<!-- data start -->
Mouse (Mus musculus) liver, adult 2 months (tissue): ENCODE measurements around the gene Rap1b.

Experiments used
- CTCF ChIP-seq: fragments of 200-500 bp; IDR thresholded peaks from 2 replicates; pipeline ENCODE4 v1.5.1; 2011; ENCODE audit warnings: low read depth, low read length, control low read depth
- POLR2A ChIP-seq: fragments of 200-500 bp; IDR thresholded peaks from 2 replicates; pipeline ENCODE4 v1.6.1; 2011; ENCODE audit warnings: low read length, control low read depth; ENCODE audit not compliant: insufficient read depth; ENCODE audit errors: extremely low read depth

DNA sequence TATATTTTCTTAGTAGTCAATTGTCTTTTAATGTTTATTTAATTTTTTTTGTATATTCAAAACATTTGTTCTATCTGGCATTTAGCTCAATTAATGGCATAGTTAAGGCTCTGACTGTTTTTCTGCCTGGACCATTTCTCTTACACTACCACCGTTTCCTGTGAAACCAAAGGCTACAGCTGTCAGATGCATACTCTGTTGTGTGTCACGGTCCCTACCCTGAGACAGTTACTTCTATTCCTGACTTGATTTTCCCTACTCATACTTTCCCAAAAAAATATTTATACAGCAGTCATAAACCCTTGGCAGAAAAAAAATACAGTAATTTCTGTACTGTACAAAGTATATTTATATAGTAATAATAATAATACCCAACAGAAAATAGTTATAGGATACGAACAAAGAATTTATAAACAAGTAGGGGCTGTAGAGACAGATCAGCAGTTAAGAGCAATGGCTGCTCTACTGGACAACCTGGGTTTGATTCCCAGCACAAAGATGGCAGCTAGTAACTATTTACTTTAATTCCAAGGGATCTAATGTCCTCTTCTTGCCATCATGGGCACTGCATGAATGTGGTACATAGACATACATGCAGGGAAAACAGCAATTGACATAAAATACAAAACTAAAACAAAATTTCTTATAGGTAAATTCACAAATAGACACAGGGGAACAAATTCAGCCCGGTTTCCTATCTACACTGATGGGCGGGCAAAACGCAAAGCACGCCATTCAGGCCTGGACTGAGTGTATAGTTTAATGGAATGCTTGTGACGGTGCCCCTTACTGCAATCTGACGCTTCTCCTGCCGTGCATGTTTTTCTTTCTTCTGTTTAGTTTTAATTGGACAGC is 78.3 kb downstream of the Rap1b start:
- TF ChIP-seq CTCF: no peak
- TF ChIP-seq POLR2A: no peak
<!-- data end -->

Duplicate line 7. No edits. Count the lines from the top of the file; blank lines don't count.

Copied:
- TF ChIP-seq POLR2A: no peak